This has had a consequence they probably didn't consider, though: you can now boot Linux from an NTFS partition.
But wait, there's more. Since a Linux installation doesn't use any of the same file or folder names in the root directory, you can even install them into the same partition as Windows.
So far, the primary application of this horrifying hack is probably the entertainment to be obtained from reading the stricken comments on Github. However, the
fœtid fertile imaginations of some of the commenters raised some valid reasons why. For example, if you have a company policy that forbids you from repartitioning your machine, you could obey the letter if not the spirit of the law and dual-boot this way.
Others commented that there is prior art for this, including UMSDOS, which was used in the early days of Linux to install it directly onto a FAT partition. There was also Wubi, which was just about recent enough to be mentioned in The Reg: it let you install Ubuntu into a single file located in a Windows partition, again to avoid the scary, and possibly risky, process of repartitioning your disk.
Seriously, though, the tech raises some useful applications. For example, it might become possible to boot a WSL2 distro on bare metal – or run a real, standalone distro inside WSL2 without repartitioning. It might be prudent to hide the Windows folders from it using gobohide or something, however.
The new tech also improves something that's already possible. In olden times, it was standard practice to keep your
/home directory tree in a separate, dedicated partition. Now you can format that partition with NTFS and it will be readable and writable from Windows too, without any extra software.
If you multiboot multiple Linux distros, you could already share a single
/home partition between different distros. This saves disk space and simplifies your partition scheme. So long as you use different account names in each distro, they just ignore each other.
The snag is if you use the same login name: files end up getting shared between distros. This can be bad if, for instance, you dual-boot two different versions of the same distro – perfectly reasonable if you want to test-run a new version, or keep your old version around as a fallback measure.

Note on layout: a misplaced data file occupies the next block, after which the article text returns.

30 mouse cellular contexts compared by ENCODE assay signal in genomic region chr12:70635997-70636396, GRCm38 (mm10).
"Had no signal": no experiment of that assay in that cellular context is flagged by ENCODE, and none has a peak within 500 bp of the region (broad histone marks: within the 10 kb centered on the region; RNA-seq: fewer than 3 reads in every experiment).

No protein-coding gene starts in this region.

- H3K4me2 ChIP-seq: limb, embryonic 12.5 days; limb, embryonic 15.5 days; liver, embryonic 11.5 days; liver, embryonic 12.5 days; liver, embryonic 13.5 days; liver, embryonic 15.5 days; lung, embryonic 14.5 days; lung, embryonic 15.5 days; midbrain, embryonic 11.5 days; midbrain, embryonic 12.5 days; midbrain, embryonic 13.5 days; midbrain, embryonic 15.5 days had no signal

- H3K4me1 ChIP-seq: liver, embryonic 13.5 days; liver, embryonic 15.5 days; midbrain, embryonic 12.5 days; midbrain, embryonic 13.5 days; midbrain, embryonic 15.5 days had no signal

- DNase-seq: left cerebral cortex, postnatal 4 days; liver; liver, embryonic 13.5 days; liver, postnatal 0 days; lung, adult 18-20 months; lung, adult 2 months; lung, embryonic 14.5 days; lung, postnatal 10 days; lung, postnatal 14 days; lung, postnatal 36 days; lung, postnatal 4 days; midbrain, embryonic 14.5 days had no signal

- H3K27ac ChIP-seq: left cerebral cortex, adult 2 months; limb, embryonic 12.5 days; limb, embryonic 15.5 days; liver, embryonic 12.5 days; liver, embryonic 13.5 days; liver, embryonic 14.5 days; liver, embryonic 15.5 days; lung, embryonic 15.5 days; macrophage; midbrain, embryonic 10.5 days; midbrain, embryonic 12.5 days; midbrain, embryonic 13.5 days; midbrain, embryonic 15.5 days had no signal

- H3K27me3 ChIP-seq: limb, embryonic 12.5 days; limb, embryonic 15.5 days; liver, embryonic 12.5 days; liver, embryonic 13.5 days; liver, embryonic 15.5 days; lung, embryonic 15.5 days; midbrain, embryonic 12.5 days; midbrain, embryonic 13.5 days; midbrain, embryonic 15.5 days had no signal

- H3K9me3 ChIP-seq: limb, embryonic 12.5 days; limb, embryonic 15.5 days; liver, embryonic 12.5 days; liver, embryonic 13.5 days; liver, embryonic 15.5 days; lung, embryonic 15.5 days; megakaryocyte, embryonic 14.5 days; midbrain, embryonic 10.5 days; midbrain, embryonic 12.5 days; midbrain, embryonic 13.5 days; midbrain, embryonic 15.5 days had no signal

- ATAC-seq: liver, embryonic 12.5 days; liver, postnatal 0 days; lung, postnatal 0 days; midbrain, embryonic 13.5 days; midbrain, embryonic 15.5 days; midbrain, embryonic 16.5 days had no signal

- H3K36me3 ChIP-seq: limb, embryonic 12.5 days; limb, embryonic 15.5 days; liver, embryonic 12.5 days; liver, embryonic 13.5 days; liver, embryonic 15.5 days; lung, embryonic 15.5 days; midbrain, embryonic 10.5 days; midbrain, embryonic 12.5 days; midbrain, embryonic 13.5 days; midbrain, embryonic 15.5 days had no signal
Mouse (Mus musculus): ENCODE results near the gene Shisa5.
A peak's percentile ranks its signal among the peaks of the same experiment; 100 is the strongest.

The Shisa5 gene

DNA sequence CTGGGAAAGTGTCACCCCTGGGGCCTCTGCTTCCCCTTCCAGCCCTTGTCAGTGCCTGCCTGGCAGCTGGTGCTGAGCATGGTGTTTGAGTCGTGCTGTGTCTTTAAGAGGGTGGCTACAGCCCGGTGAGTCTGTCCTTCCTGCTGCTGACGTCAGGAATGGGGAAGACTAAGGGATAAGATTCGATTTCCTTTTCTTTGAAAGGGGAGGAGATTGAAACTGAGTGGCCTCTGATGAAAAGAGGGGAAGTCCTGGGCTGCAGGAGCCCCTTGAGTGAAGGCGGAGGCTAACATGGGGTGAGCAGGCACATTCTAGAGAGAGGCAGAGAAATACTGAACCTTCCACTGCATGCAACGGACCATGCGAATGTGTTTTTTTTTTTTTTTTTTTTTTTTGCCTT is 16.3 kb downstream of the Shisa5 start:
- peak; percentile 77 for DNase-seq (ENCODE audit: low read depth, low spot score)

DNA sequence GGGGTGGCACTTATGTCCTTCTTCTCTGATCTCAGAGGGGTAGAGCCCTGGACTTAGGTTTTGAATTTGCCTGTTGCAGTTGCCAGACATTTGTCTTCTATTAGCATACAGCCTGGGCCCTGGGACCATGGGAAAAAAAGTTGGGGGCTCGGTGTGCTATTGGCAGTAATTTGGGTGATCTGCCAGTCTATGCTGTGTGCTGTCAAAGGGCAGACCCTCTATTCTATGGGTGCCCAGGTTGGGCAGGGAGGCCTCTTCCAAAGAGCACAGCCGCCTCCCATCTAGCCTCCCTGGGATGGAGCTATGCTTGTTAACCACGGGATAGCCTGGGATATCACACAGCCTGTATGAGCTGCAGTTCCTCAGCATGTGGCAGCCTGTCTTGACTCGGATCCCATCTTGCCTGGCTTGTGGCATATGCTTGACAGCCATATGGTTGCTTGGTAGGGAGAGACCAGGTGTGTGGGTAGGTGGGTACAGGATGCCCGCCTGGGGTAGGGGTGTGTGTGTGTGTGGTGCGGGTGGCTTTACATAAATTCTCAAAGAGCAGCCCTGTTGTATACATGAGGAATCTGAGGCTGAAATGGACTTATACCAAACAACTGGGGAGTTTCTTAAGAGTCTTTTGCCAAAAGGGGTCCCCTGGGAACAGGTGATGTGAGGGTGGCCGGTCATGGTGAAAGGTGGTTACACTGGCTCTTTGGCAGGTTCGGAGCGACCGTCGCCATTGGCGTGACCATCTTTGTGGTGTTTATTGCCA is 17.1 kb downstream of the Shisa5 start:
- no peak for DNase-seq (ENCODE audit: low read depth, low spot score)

If a newer version of some program updates its file formats, suddenly the old version won't be able to read its config or maybe open its data files at all.
- How Windows NTFS finally made it into Linux
- Linux kernel 5.15 released with new NTFS driver plus an LTS sticker slapped on it
- Ubuntu does bird beta
So what some of us do is keep the main data folders somewhere else, and symlink them into our home directory. Have a shared data partition with folders called
Pictures and so on, then delete the empty originals in your home directory and replace them with symbolic links to "real" data folders elsewhere. Then all your config files stay in
/home/$USERNAME where they belong, and your working files are elsewhere.
The galaxy-brain wrinkle is this: if you have to regularly switch between Windows and Linux, you can do this using your Windows data folders. Mount your NTFS data partition somewhere handy (such as
/etc/fstab, symlink Windows'
/Users/$USERNAME/Documents to Linux'
/home/$USERNAME/Documents etc, and the job's a good 'un.
All your files are available in both OSes, without syncing or transferring or anything. Conveniently (for English speakers, anyway), Windows and Linux use the same folder names, so the symlinks inherit the fancy icons and remain your default file locations.
Until now, with NTFS3G via FUSE, disk performance wasn't great and recycle-bin functionality didn't work, but these aren't issues any more and everything will Just Work™, perfectly and seamlessly, forever. In theory. Some exclusions may apply. E&OE. ®